About five years ago, I signed up for my first full moon circle on a whim at the local yoga studio. At that time in life, work was boring, I was plateauing in my yoga practice, and this vague newsletter invitation to gather under moonlight with like-minded, moon-obsessed weirdos sounded like it would, at the very least, distract me from this funk and at the most, make me feel alive again. I had no idea what to expect, and in retrospect that was probably for the best.
Unbeknownst to me, our guide Desiree Pais, was about to lead us through two hours of chanting and breathwork from Kundalini teachings, in what was a bonafide transformative experience. “Did you take drugs at this ceremony?” my then-boyfriend asked when I came home, giddy and care-free. Nope! All we did was breathwork, chanting, and a few visioning exercises to set goals and release limiting beliefs. That said, a common side effect of certain types of breathwork is “feeling high,” so he was onto something.
Breathwork is a term that, for better or for worse, has been consigned to the new age. Any manipulation or conscious control of the breath falls under the breathwork umbrella. Many, many kinds of breathwork are practiced in the world today. The most famous is probably Wim Hof, the “iceman” who has broken many world records—26 in fact—many of which are powered by his breathing. Then there’s holotropic breathwork, which is not unlike hyperventilation, shamanic breathwork, rebirthing, yoga and pranayama, Kundalini… the list is long. Too long to complete here. And interest in breathwork is growing. A quick check on Google trends reveals how interest in breathwork has grown significantly over the last five years—a sign that, perhaps, we’re seeking to make change.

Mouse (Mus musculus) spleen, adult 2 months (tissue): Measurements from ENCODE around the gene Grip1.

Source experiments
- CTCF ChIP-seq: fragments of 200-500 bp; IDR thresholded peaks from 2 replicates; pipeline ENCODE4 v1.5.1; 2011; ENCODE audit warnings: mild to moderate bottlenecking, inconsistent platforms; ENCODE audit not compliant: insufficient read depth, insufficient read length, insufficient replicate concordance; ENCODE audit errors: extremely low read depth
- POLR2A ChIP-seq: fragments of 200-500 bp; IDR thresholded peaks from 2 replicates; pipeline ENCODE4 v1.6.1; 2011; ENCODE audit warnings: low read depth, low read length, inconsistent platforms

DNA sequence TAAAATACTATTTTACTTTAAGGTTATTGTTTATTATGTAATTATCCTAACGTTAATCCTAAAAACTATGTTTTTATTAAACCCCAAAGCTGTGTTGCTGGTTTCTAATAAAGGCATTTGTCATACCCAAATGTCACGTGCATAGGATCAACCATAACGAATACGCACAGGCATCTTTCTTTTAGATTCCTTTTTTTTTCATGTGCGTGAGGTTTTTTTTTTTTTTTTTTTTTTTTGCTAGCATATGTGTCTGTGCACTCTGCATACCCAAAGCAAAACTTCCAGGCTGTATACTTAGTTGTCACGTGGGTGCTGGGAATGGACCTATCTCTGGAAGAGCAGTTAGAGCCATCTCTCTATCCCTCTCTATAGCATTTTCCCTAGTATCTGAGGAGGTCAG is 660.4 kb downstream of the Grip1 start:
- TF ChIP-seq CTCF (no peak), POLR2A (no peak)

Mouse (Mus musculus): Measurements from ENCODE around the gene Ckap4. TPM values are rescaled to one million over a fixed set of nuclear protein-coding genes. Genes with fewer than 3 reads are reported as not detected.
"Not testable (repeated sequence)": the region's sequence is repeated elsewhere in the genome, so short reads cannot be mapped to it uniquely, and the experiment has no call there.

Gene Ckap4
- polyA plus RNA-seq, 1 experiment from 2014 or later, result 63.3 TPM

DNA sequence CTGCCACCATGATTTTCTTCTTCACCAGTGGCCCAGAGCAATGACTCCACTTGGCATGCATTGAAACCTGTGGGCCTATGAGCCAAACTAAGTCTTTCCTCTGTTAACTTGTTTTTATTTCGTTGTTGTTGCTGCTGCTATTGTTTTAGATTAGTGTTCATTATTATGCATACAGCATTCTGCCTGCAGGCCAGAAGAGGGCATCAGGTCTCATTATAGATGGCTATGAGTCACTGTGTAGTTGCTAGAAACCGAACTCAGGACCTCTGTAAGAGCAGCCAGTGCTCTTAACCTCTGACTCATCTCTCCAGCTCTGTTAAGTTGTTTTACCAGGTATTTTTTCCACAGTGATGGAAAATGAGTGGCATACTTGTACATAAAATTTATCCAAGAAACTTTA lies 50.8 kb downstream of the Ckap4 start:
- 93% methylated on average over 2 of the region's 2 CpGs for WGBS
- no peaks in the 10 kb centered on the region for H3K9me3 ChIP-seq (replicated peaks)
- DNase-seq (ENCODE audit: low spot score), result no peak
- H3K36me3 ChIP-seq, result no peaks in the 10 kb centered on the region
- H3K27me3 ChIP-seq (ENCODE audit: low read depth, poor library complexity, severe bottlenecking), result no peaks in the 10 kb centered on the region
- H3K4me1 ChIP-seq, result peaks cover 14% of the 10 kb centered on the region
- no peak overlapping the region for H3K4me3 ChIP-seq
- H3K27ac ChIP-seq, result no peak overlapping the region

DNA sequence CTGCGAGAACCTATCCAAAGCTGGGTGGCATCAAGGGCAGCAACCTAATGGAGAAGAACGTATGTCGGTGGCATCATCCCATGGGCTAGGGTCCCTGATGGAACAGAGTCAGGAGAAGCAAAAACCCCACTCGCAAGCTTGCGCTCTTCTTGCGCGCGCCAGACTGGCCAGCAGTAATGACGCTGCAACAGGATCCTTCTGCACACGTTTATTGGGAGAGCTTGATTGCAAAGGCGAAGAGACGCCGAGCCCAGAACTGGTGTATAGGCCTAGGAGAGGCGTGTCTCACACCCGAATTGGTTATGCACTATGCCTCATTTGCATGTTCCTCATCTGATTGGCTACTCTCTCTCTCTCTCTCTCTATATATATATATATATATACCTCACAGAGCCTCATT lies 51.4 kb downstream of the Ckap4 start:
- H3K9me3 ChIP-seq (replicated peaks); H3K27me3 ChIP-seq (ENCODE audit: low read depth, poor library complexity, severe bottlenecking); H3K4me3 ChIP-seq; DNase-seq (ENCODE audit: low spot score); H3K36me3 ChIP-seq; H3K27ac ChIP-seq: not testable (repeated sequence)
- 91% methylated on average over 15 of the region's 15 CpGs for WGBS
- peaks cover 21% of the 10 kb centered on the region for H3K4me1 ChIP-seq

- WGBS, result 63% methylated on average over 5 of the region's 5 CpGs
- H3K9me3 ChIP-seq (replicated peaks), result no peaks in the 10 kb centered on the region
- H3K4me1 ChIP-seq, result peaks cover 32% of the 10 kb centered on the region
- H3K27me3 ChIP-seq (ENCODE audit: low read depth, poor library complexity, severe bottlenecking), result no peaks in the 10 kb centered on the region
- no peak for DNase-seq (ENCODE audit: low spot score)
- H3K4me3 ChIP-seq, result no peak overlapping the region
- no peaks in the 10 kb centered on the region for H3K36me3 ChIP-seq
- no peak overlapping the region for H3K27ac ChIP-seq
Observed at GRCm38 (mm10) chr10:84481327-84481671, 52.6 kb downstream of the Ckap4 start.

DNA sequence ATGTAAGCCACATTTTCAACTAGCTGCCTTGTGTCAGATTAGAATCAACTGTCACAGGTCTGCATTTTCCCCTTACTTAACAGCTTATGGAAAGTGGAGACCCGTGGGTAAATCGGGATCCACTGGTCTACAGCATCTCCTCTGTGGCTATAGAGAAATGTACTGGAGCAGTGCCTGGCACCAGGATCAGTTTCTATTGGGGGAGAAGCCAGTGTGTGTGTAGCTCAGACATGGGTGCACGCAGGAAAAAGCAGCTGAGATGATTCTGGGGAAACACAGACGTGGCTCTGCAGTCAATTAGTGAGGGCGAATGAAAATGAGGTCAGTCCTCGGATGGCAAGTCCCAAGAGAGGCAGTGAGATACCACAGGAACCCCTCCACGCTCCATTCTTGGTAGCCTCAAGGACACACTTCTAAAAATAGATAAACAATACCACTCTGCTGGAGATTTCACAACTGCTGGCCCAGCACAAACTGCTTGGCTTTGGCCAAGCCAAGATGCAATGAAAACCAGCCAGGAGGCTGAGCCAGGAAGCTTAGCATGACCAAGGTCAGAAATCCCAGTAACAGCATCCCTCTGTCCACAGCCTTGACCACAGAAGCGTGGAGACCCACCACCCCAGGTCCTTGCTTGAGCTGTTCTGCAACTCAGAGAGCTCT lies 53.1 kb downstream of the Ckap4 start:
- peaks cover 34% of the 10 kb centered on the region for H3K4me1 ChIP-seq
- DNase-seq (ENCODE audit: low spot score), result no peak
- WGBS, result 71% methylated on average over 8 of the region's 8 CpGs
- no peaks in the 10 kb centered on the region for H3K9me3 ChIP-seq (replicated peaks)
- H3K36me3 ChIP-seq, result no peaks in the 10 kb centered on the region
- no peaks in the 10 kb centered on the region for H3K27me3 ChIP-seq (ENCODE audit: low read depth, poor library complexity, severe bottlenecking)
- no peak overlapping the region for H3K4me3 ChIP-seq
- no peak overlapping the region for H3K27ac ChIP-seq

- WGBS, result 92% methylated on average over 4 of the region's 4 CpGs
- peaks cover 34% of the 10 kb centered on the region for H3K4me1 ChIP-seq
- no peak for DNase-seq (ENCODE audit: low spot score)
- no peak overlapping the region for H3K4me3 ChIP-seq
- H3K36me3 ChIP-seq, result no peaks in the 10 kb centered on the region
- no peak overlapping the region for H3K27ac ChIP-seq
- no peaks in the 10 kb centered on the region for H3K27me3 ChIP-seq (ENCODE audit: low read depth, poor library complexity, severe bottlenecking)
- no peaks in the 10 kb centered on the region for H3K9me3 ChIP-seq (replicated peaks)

The draw of breathwork is its ability to shift the body’s physical state. In a funk? Catch a huge release with breathwork. Too stressed to function? Settle down with calming breathwork. Brain fog? There’s a mind-clearing breathwork exercise for that, too. “Breathwork is foundational to any mindfulness practice,” said Dr. Tiffany Lester, medical director of functional medicine center Parsley Health and medical advisor at The Nue Co. The lungs are the only organs whose function can be voluntarily taken over by our minds. With the instance of a thought we can choose to turn on our ability to control the breath, which is not the case with digestion, heart beat, and brain function… being able to engage with our bodies in that way can be life-changing. And the benefits and effects are finally starting to be studied at legit research institutes like Yale. For instance, they found in this study that breathwork can have beneficial effects on the immune system, and could be helpful for people struggling with autoimmune disease.